a french garden

Reflections on nature in a garden in France


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Gardening is patience

Distant willows

One of the brightest sights in the back garden in the winter is the morning sun shining on the willows, about half way down the back garden.  They light up the garden when there is very little else but it is now time for their annual haircut and I was reflecting on how long it can take to get the required effect in a garden.

Salix alba January 2014

This was what they looked like in January 2014 in my blog https://afrenchgarden.wordpress.com/2014/01/09/onward-in-january/

willows up close

This is what they look like in February 2019.

The garden takes time to take form.

Comma butterfly.JPG

It takes time for the winter flowering honeysuckle to get to a size to attract the butterflies like this Comma,

Clouded yellow butterfly.JPG

and the Clouded Yellow butterfly (Sorry, Brimstone, thanks to my sharp readers)

Bombus pratorum queen

and the bumble bees, even in February.

Male Osmia cornuta 22.2.19

I saw our first Osmia cornuta on the 22 February.

Osmia cornuta 23.2.19

Now the bee boxes are patiently searched every day, waiting for the females to emerge.

2 male Osma cornuta 23.2.19

Sometimes hope turns to disappointment when the emerging bee turns out to be just another male emerging.

They will need plenty of patience to keep up their enthusiasm until the females will eventually emerge, often in mid-March.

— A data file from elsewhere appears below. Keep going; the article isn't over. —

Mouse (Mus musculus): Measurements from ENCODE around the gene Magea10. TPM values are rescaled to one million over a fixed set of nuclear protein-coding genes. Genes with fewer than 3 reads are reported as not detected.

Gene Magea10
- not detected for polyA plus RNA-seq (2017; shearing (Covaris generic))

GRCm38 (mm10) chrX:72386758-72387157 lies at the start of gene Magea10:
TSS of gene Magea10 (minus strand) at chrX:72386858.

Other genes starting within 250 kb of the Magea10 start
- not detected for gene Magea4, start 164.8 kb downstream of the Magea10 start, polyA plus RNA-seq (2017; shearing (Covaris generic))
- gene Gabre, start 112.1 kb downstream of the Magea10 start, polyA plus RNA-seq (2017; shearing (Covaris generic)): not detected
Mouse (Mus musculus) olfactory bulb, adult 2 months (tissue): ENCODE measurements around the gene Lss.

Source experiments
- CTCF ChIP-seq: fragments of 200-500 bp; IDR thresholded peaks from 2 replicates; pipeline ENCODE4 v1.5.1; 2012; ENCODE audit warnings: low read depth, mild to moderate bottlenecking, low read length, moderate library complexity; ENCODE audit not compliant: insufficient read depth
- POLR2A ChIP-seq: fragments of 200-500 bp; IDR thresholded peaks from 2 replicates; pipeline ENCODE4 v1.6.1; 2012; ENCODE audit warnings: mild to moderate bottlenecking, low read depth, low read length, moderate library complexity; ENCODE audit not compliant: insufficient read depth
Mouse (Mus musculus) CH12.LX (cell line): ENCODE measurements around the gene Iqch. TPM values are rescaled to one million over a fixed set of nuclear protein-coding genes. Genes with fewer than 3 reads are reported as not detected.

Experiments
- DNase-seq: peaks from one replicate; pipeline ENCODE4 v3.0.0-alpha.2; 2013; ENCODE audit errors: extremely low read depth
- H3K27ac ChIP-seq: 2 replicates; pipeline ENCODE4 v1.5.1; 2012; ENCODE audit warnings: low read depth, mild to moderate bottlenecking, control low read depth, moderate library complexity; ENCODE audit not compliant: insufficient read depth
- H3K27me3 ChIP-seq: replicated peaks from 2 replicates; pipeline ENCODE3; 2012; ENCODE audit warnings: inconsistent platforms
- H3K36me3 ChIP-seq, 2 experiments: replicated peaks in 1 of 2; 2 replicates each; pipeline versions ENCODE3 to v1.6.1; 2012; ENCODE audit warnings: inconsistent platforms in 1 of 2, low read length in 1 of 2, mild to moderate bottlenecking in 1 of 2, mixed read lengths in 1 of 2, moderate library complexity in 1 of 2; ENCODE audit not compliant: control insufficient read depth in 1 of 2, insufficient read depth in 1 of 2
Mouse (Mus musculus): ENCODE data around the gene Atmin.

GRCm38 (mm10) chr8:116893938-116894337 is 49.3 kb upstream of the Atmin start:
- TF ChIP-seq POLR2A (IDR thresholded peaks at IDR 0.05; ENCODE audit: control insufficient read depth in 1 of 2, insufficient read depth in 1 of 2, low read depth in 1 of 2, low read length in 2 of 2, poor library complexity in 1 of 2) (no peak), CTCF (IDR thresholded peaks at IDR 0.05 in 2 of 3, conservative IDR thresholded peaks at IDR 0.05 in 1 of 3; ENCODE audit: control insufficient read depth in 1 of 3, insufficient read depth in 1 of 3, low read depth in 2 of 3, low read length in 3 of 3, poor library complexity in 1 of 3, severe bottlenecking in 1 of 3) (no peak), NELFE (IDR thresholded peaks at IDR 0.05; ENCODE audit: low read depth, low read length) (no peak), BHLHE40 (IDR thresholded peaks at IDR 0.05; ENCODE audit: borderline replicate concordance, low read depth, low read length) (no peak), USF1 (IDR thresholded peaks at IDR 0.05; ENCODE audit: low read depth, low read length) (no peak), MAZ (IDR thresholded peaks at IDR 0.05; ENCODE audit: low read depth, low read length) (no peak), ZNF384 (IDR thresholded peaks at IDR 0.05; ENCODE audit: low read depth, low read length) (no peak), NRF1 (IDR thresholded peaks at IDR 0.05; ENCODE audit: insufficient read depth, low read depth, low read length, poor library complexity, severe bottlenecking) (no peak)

hazelnut flowers

There are signs of good things to come.

Hazelnut flowers close

This year there are a lot of flowers on the hazelnut tree but whether we will eat many or not remains to be seen.  The red squirrels around here keep to the areas with pine trees.  We are not in these areas but I have a feeling some of them spend an autumn break in our garden when the hazelnuts ripen as the hazelnuts disappear, shells and all, every year.

Wild bee 23.218

We have plenty of wild bees in the garden too this spring.

Sharing dandelion.JPG

It is not just the garden plants that give plenty of nectar.  The dandelions are great for all the bees and this one is also being shared with a clouded yellow butterfly.

Nomada

But already the mining bee nests are being patrolled by the Nomada bees that are “cuckoo bees” and will lay their eggs in the mining bees’ nests so that their eggs are provisioned by other bees just as the cuckoo is brought up by other birds.

N0 2 arrives.JPG

But patience can be rewarded as the sheep in our neighbour’s field has discovered.  Number two lamb took time in coming and was a bit smaller.

It was worth it.JPG

But the tired face says that it was all worth it.